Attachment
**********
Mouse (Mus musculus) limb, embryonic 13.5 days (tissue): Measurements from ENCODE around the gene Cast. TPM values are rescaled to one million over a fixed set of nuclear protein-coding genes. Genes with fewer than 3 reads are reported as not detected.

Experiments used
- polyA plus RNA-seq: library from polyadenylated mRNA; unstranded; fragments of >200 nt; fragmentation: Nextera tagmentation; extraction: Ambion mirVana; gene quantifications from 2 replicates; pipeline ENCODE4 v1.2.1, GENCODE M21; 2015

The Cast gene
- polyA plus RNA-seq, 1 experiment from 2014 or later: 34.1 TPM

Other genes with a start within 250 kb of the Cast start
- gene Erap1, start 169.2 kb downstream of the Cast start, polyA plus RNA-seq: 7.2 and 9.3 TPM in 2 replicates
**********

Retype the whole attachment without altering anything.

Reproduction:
Mouse (Mus musculus) limb, embryonic 13.5 days (tissue): Measurements from ENCODE around the gene Cast. TPM values are rescaled to one million over a fixed set of nuclear protein-coding genes. Genes with fewer than 3 reads are reported as not detected.

Experiments used
- polyA plus RNA-seq: library from polyadenylated mRNA; unstranded; fragments of >200 nt; fragmentation: Nextera tagmentation; extraction: Ambion mirVana; gene quantifications from 2 replicates; pipeline ENCODE4 v1.2.1, GENCODE M21; 2015

The Cast gene
- polyA plus RNA-seq, 1 experiment from 2014 or later: 34.1 TPM

Other genes with a start within 250 kb of the Cast start
- gene Erap1, start 169.2 kb downstream of the Cast start, polyA plus RNA-seq: 7.2 and 9.3 TPM in 2 replicates